Editor’s Note: The full names and identifications of those serving in the 10th Special Forces Group (Airborne) are withheld due to the safety and security of soldiers and their families.
By the sergeant. Ashley sanders
10th Special Forces Group (Airborne)
ASTORIA, Oregon – Being invisible, unheard and undetected during maritime operations is an unparalleled art of combat divers of the 10th Special Forces Group (Airborne). Recently, the 10th SFG (A) ‘s most skilled dive team took on the cold waters and depths of the Columbia River and Pacific Ocean to conduct three weeks of intense maritime training and dive re-qualification.
“Diving is used as a form of infiltration,” said the diver
detachment commander, who is also a combat diver. “It’s a clandestine method of (insert Green Berets) to then accomplish their basic mission, whether it’s a direct action raid or a special reconnaissance of an objective.”
To remain proficient in their performance capabilities, dive teams need to train regularly, covering a multitude of skills while training in local and remote, unfamiliar places.
“It is important that combat divers are able to operate in a variety of environments,” said the commander.
For this reason, the detachment, commonly referred to as “America’s Dive Team”, trained across the country in various water and surf conditions. These locations include areas such as Coronado, California; Camp Lejeune, North Carolina; Key West, Florida; and, more recently, over the Arctic Circle in Alaska, he said.
The requalification training, administered every six months, is not limited to scuba diving. Level one diving qualification training includes a minimum of six closed circuit dives, one underwater research dive, one deep dive of 70 feet or more,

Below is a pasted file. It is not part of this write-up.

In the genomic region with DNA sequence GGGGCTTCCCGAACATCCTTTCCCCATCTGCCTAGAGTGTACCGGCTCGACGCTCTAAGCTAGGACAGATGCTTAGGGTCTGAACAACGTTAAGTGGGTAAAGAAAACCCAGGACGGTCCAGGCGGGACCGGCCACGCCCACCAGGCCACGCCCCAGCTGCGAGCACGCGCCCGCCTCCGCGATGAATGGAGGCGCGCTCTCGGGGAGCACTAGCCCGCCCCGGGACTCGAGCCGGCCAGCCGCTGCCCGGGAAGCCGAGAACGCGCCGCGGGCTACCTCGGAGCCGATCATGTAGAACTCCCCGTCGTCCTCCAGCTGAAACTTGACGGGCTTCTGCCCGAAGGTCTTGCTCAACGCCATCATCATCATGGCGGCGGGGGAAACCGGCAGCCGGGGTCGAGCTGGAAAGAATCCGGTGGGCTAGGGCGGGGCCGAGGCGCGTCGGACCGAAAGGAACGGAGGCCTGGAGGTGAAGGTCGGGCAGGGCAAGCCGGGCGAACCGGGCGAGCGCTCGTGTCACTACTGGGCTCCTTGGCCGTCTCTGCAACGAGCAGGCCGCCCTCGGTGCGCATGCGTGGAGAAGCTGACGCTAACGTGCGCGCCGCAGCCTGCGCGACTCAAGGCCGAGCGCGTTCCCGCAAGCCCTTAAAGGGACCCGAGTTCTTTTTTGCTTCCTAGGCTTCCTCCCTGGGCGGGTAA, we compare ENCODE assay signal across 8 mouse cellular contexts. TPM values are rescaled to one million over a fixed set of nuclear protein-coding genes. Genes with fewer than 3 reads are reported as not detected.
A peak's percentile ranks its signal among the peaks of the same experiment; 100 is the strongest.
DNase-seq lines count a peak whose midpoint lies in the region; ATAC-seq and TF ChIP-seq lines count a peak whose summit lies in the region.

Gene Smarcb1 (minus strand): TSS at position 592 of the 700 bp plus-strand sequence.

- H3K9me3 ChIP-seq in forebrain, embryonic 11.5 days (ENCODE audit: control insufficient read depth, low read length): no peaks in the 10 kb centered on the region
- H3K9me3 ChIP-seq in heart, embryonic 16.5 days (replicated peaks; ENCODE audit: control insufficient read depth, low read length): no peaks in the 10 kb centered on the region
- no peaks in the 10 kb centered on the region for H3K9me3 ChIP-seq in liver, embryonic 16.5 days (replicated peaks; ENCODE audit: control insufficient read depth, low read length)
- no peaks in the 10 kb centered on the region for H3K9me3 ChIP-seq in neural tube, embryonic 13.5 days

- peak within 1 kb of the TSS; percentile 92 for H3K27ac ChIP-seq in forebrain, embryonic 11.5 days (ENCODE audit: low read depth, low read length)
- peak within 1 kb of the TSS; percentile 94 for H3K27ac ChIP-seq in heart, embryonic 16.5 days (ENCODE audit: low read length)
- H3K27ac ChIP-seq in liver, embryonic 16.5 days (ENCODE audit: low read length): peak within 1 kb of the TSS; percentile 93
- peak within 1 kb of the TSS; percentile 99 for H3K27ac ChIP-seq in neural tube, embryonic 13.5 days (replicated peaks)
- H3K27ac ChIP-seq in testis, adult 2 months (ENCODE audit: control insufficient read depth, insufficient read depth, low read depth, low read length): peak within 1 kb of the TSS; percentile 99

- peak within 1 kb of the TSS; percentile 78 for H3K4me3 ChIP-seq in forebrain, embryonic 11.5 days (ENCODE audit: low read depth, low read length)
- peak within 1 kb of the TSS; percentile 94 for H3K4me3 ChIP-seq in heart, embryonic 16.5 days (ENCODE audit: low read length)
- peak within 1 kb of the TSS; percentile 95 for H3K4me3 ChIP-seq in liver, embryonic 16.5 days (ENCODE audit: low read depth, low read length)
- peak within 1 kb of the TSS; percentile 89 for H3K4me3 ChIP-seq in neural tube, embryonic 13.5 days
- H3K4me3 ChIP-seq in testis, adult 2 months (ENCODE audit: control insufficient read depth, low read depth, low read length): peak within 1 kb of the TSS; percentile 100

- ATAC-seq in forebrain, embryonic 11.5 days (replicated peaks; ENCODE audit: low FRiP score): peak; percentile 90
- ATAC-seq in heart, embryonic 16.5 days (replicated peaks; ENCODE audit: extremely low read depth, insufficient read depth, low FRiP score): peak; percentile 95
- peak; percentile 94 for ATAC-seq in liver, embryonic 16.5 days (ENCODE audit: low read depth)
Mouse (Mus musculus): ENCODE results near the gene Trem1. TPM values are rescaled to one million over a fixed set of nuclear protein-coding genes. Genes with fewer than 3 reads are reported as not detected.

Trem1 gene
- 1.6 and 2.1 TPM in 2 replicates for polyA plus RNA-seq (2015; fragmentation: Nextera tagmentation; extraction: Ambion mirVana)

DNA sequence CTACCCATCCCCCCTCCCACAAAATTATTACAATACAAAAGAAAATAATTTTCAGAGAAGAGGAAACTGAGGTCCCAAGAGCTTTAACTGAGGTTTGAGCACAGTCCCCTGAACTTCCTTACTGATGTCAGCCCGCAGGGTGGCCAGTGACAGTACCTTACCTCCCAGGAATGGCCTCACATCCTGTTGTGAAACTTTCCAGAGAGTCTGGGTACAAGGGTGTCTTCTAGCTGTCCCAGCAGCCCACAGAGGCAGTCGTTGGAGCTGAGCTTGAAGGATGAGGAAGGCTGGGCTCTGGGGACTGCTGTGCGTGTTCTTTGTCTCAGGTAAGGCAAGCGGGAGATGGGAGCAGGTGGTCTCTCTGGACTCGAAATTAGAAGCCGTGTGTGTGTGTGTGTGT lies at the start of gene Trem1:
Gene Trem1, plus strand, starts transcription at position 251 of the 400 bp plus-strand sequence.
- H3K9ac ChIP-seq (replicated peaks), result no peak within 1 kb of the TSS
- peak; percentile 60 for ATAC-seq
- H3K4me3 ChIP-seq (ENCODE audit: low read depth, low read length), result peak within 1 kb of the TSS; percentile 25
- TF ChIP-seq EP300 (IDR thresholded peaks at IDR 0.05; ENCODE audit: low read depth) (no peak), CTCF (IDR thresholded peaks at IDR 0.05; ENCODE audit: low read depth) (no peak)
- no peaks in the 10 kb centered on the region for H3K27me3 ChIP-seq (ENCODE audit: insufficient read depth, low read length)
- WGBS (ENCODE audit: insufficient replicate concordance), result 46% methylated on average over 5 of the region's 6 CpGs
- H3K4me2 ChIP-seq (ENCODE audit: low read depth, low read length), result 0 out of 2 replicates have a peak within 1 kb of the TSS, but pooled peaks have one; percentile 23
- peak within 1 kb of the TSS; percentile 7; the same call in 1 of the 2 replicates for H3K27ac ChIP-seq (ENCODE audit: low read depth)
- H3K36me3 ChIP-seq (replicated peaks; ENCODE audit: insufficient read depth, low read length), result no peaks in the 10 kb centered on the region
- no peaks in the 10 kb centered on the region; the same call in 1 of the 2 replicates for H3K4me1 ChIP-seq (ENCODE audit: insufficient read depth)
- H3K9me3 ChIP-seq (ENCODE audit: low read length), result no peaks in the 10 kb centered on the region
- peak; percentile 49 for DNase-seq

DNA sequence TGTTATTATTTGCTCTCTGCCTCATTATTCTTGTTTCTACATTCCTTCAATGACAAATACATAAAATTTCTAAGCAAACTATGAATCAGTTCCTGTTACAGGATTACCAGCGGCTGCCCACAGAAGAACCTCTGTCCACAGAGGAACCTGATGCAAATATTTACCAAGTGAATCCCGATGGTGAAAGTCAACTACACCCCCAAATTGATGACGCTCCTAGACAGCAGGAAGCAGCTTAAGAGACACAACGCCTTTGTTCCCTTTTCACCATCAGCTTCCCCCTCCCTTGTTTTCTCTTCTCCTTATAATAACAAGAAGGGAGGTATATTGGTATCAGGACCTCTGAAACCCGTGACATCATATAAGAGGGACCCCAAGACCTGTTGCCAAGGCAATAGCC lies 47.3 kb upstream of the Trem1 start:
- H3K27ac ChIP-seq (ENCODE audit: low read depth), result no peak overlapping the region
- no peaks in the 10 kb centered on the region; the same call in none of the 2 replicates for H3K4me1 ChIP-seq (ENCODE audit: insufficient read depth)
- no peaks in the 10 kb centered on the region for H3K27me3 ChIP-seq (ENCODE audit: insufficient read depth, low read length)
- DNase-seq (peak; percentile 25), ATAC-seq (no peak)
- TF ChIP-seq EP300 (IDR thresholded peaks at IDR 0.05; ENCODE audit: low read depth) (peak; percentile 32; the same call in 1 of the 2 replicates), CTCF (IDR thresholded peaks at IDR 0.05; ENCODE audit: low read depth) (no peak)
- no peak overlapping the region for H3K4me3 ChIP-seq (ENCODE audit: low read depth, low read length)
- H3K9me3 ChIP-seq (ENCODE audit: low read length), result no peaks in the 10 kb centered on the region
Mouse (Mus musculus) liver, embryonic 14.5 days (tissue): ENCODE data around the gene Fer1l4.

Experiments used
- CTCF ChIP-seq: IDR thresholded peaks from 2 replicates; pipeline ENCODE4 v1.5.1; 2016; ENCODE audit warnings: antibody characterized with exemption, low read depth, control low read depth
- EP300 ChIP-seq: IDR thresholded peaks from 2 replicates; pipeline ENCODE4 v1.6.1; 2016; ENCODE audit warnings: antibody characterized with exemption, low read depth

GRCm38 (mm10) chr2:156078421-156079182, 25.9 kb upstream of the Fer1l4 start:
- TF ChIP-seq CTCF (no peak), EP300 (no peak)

a 3000 meter surface swim, a boat trip over the horizon of 15 nautical miles and two full mission profile dives.
Using a compass held by a designated navigator, divers must navigate as a team in an environment that may feature fast currents, strong waves and murky waters with little to no visibility, while being submerged at 15- 20 feet. These variables, separate or combined, can make precise navigation more difficult and dive missions much more difficult, he added.
“To prepare for training, the detachment regularly organizes physical training sessions in the swimming pool to strengthen the muscles necessary for long underwater movements,” said the commander. “The detachment also regularly incorporates maritime training into its training progression locally at Fort Carson. “
While the Submarine Facet is a unified effort among dive team members, parts of the dive requalification training require joint operations exercises between combat divers from 10th SFG (A) and D ‘other military elements and organizations. For Astoria, the U.S. dive team used the 160th Special Operations Aviation Regiment (SOAR) to conduct the dive team’s operations.
“The detachment has been able to join together and support several organizations,” said the commander. “This included the 4th Battalion, 160th SOAR, (which) supported helicasting, water winches, water exfiltration, small boat water inserts and fast rope insertion operations. “
In addition, the detachment supported the US Army Corps of Engineers and the US Coast Guard during their deep dive operation, which was conducted to help confirm or deny the existence of a possible historic submarine enclosure. “, did he declare.
“The biggest takeaway from training is that learning never stops,” said the commander. “It doesn’t matter whether it’s the most qualified dive supervisor in the detachment or the youngest graduate of the Combat Diver Qualification course, every member of the detachment has acquired new knowledge or skills with every operation. “